Skip to content

Longboarders roll through Pender Harbour

For a few sunny hours last Sunday, Pender Harbour dropped its sleepy backwater status and became a frenzied hub of extreme athletics.

For a few sunny hours last Sunday, Pender Harbour dropped its sleepy backwater status and became a frenzied hub of extreme athletics. Some of the world's top downhill longboarders rolled into the harbour for what has become one the province's premier longboarding events, Attack of Danger Bay.

This was the third edition of the Danger Bay race, taking place in Francis Peninsula. It was attended by top racers from Colorado, California, Washington state and all over B.C.

Longboarding is a cringe-inducing sport that produced many crashes but few serious injuries on this day.

Boarders, clad in protective equipment ranging from a simple motorcycle helmet and weathered hockey elbow pads to more elaborate skin-tight leather body suits, stand on wheeled plywood planks of varying design and can reach speeds up to 90 km per hour, though boards on the twisty Danger Bay course maxed out around 60 km per hour. Four boarders race head to head, with the top two racers advancing to the next round.

The many twists made for high drama on the course's tightest curve - termed carnage corner by event announcer and heart and soul Bricin Lyons. The majority of fans waited in this area for racers to misjudge the turn and barrel into a stack of hay bales that saved several of the contestants from tumbling down a treed embankment.

Tumbling was a foreign concept for eventual winner Jody Wilcox, who said jokingly at the beginning of the day, "Practice is for sissies. I taught most of these guys how to ride."

The words proved prophetic as the skinny, bespectacled Wilcox won every race he entered, including the final race where he weaved between two faltering riders on Carnage Corner and rode uncontested to the finish line and a $1,000 first prize.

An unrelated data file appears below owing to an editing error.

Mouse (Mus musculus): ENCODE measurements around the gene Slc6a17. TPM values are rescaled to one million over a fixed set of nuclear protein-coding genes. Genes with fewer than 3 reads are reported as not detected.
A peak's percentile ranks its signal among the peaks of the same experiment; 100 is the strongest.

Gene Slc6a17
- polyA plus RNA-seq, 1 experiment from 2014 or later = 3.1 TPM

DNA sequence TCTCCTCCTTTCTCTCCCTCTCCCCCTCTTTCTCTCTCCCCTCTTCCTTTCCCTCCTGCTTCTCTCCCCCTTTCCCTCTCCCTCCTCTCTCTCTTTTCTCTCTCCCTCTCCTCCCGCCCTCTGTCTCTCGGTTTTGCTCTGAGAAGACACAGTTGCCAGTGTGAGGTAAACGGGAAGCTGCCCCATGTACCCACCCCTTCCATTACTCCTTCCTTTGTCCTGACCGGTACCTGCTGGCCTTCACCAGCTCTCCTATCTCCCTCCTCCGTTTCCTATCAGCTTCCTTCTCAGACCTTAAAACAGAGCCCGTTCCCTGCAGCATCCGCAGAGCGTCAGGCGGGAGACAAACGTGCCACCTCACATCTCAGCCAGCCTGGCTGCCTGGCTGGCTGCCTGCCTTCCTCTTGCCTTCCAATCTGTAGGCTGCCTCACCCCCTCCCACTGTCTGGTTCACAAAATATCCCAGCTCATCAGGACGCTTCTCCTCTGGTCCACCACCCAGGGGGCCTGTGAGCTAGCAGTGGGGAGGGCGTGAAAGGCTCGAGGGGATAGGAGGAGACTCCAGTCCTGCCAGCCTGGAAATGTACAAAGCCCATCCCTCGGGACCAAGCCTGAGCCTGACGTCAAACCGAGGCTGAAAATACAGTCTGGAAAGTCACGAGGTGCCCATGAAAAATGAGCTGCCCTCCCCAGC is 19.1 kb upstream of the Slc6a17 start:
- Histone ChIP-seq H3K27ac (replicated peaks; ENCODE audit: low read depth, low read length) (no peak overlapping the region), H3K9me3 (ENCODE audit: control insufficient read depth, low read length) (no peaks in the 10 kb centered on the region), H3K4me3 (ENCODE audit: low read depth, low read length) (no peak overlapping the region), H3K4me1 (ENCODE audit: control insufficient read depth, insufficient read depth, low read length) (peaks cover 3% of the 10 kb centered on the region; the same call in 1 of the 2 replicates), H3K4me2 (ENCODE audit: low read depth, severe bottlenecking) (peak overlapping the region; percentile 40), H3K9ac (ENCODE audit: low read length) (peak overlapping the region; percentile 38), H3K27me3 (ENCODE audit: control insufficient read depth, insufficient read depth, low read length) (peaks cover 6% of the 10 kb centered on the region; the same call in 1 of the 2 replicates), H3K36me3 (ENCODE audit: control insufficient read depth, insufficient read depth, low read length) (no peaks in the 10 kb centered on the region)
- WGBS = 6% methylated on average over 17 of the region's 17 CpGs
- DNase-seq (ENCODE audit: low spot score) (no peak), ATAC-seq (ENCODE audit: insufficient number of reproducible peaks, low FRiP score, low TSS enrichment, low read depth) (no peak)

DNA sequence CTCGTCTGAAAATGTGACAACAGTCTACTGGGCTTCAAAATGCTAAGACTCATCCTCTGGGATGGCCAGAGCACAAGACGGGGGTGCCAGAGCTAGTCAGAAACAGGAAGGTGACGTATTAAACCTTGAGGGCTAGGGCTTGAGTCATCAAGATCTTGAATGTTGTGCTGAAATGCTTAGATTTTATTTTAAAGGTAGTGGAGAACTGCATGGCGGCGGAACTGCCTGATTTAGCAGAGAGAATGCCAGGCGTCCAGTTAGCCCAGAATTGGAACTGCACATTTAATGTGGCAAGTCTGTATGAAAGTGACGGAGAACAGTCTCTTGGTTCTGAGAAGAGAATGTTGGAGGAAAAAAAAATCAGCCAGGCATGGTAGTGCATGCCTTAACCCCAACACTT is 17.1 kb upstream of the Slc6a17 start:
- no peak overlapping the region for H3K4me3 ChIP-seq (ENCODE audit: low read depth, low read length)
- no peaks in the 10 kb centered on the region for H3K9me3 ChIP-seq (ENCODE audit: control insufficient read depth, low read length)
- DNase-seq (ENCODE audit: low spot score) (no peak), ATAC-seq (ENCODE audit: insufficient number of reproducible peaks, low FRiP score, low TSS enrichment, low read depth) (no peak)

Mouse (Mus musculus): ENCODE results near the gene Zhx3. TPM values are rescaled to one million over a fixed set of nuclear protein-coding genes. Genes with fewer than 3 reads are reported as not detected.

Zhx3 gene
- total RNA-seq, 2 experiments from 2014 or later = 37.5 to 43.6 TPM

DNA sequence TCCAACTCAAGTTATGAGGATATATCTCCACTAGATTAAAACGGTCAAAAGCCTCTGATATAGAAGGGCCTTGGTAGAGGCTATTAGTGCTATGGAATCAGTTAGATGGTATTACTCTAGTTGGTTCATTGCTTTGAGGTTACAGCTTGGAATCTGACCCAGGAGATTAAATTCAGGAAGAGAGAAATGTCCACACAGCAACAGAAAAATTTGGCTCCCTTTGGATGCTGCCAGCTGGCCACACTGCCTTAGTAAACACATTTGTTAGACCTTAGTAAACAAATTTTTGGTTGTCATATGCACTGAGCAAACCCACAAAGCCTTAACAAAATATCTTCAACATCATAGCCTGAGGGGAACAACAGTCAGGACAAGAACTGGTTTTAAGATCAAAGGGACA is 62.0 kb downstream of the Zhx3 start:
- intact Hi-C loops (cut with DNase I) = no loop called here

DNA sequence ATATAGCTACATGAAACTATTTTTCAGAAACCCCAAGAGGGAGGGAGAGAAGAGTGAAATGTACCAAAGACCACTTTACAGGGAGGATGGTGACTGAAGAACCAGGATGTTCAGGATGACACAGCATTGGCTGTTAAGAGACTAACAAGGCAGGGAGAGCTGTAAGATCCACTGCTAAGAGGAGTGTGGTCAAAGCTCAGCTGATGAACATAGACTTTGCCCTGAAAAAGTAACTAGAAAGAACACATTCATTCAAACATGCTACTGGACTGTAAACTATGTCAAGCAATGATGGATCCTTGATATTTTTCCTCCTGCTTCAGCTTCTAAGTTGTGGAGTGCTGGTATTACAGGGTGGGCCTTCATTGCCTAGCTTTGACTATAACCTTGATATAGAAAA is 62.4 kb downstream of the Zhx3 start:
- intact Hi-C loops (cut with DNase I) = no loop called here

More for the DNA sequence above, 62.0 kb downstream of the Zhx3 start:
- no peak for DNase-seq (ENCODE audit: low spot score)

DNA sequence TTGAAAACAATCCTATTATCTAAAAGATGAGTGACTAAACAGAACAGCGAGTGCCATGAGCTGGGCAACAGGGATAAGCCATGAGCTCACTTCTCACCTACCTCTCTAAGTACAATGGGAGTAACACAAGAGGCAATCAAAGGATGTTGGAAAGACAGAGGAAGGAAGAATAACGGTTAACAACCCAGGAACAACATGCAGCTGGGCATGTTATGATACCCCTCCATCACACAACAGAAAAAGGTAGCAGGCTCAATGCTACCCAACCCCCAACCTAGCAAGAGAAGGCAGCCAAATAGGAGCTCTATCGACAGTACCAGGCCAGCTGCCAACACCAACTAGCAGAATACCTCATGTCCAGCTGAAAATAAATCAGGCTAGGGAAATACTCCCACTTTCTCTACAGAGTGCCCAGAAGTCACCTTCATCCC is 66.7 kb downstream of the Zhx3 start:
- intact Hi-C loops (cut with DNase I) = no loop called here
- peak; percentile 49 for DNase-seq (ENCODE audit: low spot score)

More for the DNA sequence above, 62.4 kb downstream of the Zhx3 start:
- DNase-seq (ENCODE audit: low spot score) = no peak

"I haven't fallen in three years," said Wilcox who hails from Kimberly, B.C.

One of those tangling with hay and concrete on carnage corner was 48-year-old Tad Drysdale, the oldest competitor. The Washington resident and father of two admitted that his well-groomed grey hair, collared shirt and jeans looked a little out of place among the young boarding crowd, some of whom have competed in larger internationally-televised competitions, but they welcomed him all the same. "These are a great bunch of people. My wife and kids worry about me barreling down hills with these kids, but they treat me like one of their own," Drysdale said.Drysdale first learned about the sport through, the website promoting longboard outings in B.C. run by Lyons, whose employer, Canada Post, would not allow him to compete due to the number of days he has missed due to longboard injuries and excursions. Lyons organizes and supports several longboarding events in B.C. and can be seen regularly, night and day, bombing down local hills alone and in groups.

The event culminated in a punk rock show headlined by SNFU held at the Pender Harbour Community Hall.

Lyons expects the event to continue in years to come. "Every year we get more racers and more people chipping in and helping out. We're planning to keep growing and given'er for the future," Lyons said.